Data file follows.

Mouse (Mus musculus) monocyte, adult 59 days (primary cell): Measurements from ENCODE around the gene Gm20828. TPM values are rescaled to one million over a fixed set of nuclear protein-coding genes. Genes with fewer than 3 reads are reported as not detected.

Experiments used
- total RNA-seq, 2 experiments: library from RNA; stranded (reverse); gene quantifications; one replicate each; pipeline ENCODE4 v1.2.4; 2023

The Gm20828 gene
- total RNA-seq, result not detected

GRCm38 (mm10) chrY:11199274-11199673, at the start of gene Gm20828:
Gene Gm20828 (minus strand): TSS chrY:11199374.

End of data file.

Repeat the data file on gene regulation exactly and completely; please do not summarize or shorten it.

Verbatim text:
Mouse (Mus musculus) monocyte, adult 59 days (primary cell): Measurements from ENCODE around the gene Gm20828. TPM values are rescaled to one million over a fixed set of nuclear protein-coding genes. Genes with fewer than 3 reads are reported as not detected.

Experiments used
- total RNA-seq, 2 experiments: library from RNA; stranded (reverse); gene quantifications; one replicate each; pipeline ENCODE4 v1.2.4; 2023

The Gm20828 gene
- total RNA-seq, result not detected

GRCm38 (mm10) chrY:11199274-11199673, at the start of gene Gm20828:
Gene Gm20828 (minus strand): TSS chrY:11199374.